Legal Updates

 Commercial LitigationMay 17, 2022

Costs follow the event or costs follow conduct?

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In the recent High Court case of Word Perfect Translation Services Limited v The Minister for Public Expenditure and Reform (No.2) [2022] IEHC 219, the High Court (Mr Justice Twomey) considered the obligation of the wording of section 169(1) of the Legal Services Regulation Act 2015 (“the Act”) and its application to encourage a more efficient approach to litigation. In accordance with the Act, a court is obliged to ask, in every application for costs, have the parties conducted the case in the most cost-effective way possible. In doing so, the court can adjudicate on whether the winning party is entitled to its costs or whether the winning party or parties conducted proceedings in a manner that justifies a lesser award.


Word Perfect Translation Services Limited (“Word Perfect”) brought an action against the Minister for Public Expenditure and Reform (“the State”) challenging the legality of a Request for Tenders by the State for the supply of Irish translation services. Word Perfect was unsuccessful in its action but argued that the State did not conduct the proceedings in the most cost-effective manner, and that Word Perfect, therefore, should not be liable for any “unnecessary” costs in the proceedings.

Word Perfect’s substantive proceedings were grounded on three claims regarding a Request for Tenders by the State. The State denied the three claims raised by Word Perfect, but also raised a preliminary objection to the proceedings on the grounds of eligibility. The preliminary objection was not heard until the trial of the action. Word Perfect claimed that the State’s conduct in the proceedings was inefficient as the State should have brought a motion before the trial to deal with the preliminary objection, which would have saved court time and a large amount of the expense involved with discovery and expert evidence.


The court held that it was clear from the wording of section 169(1) of the Act and case law (referring, in particular, to the recent decisions in Chubb v The Health Insurance Authority [2020] IECA 183 and Somers v Kennedy [2022] IEHC 78), that in order for a winning party to get 100% of its costs, it is no longer sufficient for that party to have been entirely successful in litigation. The party must also have conducted its case in the most cost-effective manner possible. If a party does not, then they are unlikely to get 100% of their costs.

The court held that the proceedings were not conducted in the most efficient manner possible. It was estimated that around 20% of the costs were taken up on the “preliminary objection” and the remainder of the time was spent on Word Perfect’s three substantive claims. However, the court did not restrict the State to 20% of its costs, but instead awarded the State 50% of its costs. In determining the appropriate reduction in legal costs when a winning litigant has not conducted its case in the most cost-effective manner possible, the court considered a number of non-exhaustive factors.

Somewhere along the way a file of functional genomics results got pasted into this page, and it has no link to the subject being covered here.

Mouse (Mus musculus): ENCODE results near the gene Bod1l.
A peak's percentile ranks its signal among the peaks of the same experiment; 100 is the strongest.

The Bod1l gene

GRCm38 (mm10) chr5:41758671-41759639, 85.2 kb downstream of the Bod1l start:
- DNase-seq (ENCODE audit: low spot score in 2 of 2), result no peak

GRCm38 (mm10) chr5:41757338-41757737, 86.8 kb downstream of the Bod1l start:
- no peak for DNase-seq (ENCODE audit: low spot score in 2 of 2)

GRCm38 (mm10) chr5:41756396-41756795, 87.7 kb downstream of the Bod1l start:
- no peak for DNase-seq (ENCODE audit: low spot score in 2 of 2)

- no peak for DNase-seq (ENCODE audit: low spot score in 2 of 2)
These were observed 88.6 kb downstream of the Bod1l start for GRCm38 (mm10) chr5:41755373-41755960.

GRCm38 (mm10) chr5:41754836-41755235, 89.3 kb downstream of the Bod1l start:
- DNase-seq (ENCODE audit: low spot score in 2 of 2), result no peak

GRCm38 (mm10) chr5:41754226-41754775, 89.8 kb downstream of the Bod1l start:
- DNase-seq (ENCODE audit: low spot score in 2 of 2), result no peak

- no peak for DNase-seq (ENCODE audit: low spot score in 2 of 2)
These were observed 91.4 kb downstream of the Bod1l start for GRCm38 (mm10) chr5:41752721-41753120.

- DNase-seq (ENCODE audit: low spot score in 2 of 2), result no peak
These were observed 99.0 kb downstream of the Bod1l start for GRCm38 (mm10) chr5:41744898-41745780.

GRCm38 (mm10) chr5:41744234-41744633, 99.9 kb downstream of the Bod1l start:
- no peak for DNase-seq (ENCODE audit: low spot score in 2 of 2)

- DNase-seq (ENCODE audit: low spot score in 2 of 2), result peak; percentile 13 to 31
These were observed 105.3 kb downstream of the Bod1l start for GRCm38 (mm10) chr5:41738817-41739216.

The conduct of both parties was one of the factors to be considered, with the court finding that the obligation to conduct a case in the most cost-effective manner possible applied not just to the State, but also to Word Perfect, who also failed to deal with the matter as a preliminary issue. The court noted that had Word Perfect done this, it would have been in a stronger position to claim that it should only pay 20% of the State’s costs.

The court commented that “one of the ways in which to seek to resolve a dispute in the most cost-effective manner possible is by suggesting or agreeing to mediation or other form of dispute resolution”, which is also referred to in section 169(1)(g) of the Act. While this section had no application to the proceedings at issue, the court noted that there is public interest in ensuring that court resources are not unnecessarily wasted, particularly where an offer of mediation might have led to a saving of those resources. The court explicitly noted that a court should consider whether parties decide to go to mediation to resolve their dispute and should also consider the acts or omissions by the parties regarding mediation before awarding costs to a party that is entirely successful.


The key take away from the above decision is that a dispute should be resolved in “the most cost effective manner possible”, failing which there could be severe cost consequences. In assessing the most cost-effective way to resolve a dispute, it is important that all parties to the dispute consider mediation and other forms of dispute resolution, together with any available procedural mechanisms, including preliminary applications.

DISCLAIMER: This document is for information purposes only and does not purport to represent legal advice. If you have any queries or would like further information relating to any of the above matters, please refer to the contacts above or your usual contact in Dillon Eustace.

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